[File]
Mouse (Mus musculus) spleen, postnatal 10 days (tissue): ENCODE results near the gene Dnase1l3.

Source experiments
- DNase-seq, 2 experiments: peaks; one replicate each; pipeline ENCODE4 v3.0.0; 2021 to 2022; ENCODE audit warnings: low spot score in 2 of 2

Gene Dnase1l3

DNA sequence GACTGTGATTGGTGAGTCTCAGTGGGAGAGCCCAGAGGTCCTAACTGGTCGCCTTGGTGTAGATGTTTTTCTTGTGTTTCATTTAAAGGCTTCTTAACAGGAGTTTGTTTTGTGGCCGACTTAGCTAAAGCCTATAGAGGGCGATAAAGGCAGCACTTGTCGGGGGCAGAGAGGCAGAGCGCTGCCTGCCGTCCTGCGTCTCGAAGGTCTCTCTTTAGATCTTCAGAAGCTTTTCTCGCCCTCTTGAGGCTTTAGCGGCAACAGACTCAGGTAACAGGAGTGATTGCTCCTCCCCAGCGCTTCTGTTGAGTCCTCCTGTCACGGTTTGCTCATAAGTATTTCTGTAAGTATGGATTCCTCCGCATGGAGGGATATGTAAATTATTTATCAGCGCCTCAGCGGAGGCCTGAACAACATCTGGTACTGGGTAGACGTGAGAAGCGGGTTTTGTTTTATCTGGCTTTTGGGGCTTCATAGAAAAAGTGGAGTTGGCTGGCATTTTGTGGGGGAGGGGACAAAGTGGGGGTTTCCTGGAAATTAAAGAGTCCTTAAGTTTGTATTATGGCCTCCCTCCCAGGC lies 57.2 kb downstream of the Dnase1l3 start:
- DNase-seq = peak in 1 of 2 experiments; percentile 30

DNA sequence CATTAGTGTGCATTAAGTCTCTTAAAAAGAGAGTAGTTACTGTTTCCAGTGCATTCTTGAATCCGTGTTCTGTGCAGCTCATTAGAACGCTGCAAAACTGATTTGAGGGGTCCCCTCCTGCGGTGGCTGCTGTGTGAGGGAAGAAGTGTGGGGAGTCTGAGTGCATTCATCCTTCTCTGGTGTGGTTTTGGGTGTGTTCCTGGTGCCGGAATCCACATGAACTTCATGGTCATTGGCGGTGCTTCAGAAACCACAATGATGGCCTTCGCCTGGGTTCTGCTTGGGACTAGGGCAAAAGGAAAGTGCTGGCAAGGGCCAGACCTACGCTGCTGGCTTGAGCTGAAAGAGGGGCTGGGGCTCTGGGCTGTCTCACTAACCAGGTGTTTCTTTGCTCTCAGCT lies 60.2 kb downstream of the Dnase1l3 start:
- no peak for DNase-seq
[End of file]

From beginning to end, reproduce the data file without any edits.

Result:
Mouse (Mus musculus) spleen, postnatal 10 days (tissue): ENCODE results near the gene Dnase1l3.

Source experiments
- DNase-seq, 2 experiments: peaks; one replicate each; pipeline ENCODE4 v3.0.0; 2021 to 2022; ENCODE audit warnings: low spot score in 2 of 2

Gene Dnase1l3

DNA sequence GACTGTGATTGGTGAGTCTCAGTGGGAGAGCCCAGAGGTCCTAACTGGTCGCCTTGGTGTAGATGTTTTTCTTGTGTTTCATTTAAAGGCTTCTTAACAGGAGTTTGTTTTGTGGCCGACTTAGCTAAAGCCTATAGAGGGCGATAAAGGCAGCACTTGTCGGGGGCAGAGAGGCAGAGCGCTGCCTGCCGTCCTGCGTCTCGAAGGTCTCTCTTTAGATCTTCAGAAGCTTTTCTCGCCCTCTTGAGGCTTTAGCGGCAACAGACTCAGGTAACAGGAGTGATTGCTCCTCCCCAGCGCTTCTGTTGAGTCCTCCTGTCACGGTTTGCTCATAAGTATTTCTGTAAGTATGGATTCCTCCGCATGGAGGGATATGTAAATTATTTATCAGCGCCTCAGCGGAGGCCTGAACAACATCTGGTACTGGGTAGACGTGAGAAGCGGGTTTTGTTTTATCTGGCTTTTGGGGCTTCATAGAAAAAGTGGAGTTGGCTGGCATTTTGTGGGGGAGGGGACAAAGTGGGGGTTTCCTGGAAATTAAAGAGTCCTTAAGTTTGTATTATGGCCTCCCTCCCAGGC lies 57.2 kb downstream of the Dnase1l3 start:
- DNase-seq = peak in 1 of 2 experiments; percentile 30

DNA sequence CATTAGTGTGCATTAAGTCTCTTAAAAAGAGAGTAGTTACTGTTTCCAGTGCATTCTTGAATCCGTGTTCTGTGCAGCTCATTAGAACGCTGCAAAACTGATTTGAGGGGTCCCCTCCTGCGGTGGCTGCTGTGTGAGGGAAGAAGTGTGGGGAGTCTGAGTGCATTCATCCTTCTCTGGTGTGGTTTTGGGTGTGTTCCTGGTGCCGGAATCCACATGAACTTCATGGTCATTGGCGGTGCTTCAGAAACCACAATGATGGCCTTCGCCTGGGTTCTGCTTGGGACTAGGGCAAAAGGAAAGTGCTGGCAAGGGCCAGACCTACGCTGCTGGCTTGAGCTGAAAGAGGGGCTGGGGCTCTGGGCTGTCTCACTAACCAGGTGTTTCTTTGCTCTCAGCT lies 60.2 kb downstream of the Dnase1l3 start:
- no peak for DNase-seq